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Into the MRI Machine: What Getting an MRI Scan Is Like

Even if you’ve never heard of an MRI scan, you’ve definitely seen someone get one on your favorite medical drama. An MRI, which stands for “magnetic resonance imaging,” is a common medical procedure. It allows your doctor to see inside your body through a computer screen by using powerful magnets and radio waves.

Your doctor may recommend that you get an MRI scan to diagnose any number of conditions. For example, if you are having hip pain, then your doctor could use this painless procedure to determine if avascular necrosis is causing your hip condition.

No matter what condition you may have, if you are getting an MRI for the first time, then there are a few things you need to be aware of before you go into your appointment. Keep reading to learn what to expect during your MRI procedure.

Leave Jewelry and Any Metals at Home

Before you enter the MRI machine, a nurse will ask you to remove any metals you may have on you. This includes jewelry, belt buckles, and watches.

Because an MRI machine is magnetic, any metals that may be on your person would interfere with it. If you have a pacemaker or some other metal implant, then you should let your doctor know as these can also interfere with the procedure.

Be Aware of What You May Be Injected With

When you go in for your MRI scan, it’s possible that a medical professional will give you contrast materials. A contrast material is a substance that improves the diagnostic value of the imaging results.

If a medical professional gives you contrast materials, then they will also give you a saline flush. The purpose of this saline chaser is to push out any unused contrast materials in the connected tubing and your peripheral vessels. Once they give you the saline chaser, you can expect there to be a salty taste at the back of your throat.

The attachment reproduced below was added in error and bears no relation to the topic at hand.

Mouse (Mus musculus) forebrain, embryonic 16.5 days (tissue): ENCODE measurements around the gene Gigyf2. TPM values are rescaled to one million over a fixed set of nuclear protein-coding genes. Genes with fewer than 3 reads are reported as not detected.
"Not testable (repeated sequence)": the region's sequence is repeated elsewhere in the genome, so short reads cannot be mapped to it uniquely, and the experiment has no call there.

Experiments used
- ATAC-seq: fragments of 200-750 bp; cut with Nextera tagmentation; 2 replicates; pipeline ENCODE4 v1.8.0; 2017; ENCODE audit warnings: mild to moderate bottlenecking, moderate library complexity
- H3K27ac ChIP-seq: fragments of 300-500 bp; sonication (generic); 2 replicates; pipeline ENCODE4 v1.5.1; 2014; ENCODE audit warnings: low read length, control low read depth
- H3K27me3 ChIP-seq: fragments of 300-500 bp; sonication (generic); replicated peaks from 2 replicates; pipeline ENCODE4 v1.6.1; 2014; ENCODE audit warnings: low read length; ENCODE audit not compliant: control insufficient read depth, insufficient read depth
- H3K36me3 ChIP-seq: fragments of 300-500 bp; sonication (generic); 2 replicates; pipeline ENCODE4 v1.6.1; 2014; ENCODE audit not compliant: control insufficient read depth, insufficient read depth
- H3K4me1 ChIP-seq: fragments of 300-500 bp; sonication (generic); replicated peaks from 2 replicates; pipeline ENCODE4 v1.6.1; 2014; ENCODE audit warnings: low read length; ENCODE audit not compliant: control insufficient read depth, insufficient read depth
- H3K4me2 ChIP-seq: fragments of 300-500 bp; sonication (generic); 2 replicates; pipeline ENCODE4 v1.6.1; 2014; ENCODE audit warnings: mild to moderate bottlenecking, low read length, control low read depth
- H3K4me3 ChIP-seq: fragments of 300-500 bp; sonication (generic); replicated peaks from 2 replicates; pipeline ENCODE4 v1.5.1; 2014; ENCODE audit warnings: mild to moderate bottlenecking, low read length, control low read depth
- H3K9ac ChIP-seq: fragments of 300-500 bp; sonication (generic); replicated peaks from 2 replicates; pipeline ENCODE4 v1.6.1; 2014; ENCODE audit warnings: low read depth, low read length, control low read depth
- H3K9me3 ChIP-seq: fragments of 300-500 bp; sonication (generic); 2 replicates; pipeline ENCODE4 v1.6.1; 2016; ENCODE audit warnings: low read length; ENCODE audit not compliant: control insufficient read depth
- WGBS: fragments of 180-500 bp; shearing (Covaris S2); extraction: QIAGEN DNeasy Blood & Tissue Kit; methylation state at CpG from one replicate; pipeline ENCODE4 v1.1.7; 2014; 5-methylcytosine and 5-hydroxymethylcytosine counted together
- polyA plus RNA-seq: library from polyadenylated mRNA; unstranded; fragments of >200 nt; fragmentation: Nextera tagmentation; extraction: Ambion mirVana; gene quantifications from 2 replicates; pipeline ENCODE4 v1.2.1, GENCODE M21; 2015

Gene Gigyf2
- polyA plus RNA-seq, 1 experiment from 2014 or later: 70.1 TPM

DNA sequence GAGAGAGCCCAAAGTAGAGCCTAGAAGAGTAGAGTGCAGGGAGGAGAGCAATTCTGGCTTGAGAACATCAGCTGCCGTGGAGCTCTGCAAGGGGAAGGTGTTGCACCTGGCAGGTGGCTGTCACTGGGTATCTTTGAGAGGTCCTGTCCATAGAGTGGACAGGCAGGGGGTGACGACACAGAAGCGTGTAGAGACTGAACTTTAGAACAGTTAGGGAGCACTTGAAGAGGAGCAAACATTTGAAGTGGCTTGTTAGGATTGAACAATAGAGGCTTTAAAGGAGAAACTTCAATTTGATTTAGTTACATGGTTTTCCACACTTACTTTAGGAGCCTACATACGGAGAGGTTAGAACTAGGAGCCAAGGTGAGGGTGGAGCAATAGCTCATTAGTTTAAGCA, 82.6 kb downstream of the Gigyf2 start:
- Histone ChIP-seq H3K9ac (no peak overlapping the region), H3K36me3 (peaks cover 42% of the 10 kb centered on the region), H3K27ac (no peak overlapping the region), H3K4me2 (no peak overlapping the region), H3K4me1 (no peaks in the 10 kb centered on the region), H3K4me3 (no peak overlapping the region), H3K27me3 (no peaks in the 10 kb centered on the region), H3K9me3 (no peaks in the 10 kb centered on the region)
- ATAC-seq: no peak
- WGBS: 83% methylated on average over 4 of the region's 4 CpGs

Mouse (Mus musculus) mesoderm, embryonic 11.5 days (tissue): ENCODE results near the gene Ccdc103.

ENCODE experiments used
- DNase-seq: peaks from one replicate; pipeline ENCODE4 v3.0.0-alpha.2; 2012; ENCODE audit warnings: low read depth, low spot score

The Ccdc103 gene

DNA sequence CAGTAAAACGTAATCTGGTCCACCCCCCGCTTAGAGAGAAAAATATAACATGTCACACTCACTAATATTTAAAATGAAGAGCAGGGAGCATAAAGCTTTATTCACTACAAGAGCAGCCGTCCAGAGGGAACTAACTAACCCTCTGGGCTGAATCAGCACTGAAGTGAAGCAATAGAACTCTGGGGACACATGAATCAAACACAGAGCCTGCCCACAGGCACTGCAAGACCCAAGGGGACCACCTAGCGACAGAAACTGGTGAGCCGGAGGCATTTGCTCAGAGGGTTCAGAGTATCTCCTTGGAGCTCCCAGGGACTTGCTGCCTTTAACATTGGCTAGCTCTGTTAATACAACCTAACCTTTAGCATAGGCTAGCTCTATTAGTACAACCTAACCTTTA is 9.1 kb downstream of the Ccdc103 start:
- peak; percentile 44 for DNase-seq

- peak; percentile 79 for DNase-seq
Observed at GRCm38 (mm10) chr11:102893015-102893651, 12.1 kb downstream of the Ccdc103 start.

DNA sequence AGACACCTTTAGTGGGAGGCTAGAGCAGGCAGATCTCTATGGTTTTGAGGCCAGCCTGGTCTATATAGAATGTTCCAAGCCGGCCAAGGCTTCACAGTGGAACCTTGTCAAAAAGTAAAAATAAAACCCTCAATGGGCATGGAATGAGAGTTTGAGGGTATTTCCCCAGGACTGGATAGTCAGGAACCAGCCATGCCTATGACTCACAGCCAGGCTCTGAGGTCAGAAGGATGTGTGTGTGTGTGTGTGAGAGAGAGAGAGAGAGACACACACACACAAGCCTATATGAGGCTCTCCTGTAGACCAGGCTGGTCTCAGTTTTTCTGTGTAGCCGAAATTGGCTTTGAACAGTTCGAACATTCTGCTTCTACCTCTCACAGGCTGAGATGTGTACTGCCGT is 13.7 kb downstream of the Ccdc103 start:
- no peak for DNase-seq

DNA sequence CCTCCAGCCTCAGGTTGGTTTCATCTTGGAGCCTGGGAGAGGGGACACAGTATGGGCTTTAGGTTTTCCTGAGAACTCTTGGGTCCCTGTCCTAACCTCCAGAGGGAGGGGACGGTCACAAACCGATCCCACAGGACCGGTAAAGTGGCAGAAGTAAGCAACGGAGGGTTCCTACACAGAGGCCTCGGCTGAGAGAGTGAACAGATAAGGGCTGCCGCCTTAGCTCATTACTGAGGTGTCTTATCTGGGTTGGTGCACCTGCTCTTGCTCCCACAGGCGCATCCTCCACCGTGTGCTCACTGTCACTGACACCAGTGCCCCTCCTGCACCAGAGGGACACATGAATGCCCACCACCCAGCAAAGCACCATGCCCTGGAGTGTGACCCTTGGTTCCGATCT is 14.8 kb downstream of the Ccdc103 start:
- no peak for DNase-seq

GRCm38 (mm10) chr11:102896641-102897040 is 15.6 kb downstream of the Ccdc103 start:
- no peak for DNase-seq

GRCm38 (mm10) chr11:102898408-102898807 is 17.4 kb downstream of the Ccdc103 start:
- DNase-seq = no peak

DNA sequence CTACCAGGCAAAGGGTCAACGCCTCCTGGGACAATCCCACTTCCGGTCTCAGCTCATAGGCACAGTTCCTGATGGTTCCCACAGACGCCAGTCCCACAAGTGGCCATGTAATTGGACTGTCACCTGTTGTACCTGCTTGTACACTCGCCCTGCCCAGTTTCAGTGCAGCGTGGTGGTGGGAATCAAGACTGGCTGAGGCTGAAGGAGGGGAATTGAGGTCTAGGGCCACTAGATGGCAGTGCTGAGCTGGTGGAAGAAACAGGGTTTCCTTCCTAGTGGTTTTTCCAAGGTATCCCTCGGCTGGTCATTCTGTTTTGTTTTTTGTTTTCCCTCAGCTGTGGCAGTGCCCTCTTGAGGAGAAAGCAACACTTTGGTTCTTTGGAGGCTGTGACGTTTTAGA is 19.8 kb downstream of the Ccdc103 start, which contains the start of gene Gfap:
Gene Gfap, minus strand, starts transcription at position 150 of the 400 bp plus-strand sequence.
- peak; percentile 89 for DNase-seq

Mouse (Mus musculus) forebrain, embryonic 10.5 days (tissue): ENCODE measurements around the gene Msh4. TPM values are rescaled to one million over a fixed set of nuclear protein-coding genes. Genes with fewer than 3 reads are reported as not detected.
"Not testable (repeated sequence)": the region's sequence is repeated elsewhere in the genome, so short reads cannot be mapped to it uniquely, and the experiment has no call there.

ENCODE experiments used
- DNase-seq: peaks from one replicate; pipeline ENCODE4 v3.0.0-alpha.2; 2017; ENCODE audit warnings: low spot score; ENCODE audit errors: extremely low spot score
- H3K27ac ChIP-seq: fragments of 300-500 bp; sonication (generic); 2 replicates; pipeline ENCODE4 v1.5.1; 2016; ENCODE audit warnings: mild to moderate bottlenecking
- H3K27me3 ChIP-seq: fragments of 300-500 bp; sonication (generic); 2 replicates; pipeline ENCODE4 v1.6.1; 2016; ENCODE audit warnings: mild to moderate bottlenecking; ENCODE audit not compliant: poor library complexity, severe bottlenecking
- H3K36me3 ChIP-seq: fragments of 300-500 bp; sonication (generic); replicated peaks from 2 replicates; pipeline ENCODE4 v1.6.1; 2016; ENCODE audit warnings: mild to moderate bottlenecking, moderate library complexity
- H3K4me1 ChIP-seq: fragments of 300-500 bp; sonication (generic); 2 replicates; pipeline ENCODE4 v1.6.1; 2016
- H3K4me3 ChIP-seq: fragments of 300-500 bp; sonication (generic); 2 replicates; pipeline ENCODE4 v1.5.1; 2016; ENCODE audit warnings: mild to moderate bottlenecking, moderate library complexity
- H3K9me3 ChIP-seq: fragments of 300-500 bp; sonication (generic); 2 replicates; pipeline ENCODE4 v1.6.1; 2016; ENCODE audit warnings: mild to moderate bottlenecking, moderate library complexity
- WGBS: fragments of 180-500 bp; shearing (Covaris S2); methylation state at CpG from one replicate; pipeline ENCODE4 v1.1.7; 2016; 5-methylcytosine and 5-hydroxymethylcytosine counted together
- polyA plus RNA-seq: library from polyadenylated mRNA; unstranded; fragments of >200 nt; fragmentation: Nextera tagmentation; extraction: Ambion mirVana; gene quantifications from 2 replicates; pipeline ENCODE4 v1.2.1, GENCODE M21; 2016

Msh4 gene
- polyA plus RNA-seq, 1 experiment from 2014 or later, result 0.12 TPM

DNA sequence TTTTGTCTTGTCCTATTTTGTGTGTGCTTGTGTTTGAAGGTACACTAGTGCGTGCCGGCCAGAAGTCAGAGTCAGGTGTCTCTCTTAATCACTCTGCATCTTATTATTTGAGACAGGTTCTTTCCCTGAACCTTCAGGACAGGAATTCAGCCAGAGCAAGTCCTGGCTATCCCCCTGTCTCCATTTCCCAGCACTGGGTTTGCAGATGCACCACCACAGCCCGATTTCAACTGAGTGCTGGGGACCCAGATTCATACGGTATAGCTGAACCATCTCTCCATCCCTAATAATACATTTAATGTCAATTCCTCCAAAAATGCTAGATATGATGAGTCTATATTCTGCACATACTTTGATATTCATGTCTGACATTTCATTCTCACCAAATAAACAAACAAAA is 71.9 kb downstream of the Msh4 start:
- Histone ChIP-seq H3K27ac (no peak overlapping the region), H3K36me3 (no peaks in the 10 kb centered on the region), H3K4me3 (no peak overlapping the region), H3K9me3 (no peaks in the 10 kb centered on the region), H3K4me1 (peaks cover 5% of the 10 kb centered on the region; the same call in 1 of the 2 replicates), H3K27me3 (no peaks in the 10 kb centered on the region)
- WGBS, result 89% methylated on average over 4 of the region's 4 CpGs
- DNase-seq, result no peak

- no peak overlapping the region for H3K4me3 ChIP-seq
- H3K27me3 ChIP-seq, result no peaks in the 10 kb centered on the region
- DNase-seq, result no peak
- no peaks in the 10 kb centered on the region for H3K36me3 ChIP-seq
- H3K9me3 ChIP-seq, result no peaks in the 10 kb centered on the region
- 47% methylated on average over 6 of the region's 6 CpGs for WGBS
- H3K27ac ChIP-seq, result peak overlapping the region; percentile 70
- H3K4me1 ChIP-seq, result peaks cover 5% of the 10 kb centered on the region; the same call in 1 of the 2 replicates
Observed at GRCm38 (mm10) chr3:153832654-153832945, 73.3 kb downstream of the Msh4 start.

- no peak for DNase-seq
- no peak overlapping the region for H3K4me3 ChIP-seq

Neither the contrast materials nor the saline flush is radioactive. Your body will flush out both substances within 24 hours after your procedure.

Expect There to Be Loud Noises

If you are claustrophobic, then you can ask for sedation during your procedure.

If you chose to get your MRI without sedation, then you should be prepared to hear loud, unusual sounds throughout the duration of the scan. These are simply the sounds of the machine doing its job and are no cause for alarm. You may be able to listen to music using headphones to drown out some of the noise, but the machine will always be louder than any music player.

Go Into Your Medical Procedure Prepared

Although getting a medical procedure is never fun, now that you know what to expect, you can go into your MRI scan feeling prepared. Remember, leave any jewelry or metals at home, know that you may be injected with contrast materials, and be prepared for the machine to make loud noises.

If you have any related questions, then contact us and we’ll do our best to answer them.

Orthopaedic Specialists of Connecticut, also known as Orthopedic Specialists of Connecticut, based in Brookfield, CT and Danbury, CT, provides comprehensive orthopaedic care, sports medicine, joint replacements, and interventional pain management to patients of all ages.

Orthopaedic Specialists of Connecticut, also known as Orthopedic Specialists of Connecticut, provides orthopedic care including: orthopedic examination, foot surgery, ankle surgery, hand surgery, hip surgery, hip replacement, hip resurfacing, knee surgery, knee replacement, orthopedic oncology, shoulder surgery, elbow surgery, and MAKOplasty.

Orthopaedic Specialists of Connecticut, also known as Orthopedic Specialists of Connecticut, also provides sports medicine, physical therapy, pain management, interventional pain management, radiology, x-ray, ultrasound, cortisone injection, and PRP injections.

Orthopaedic Specialists of Connecticut, also known as Orthopedic Specialists of Connecticut, treats sprains, fractures, ligament tears, arthritis, musculoskeletal pain, neurological pain, cancer pain, neck pain, and back pain.

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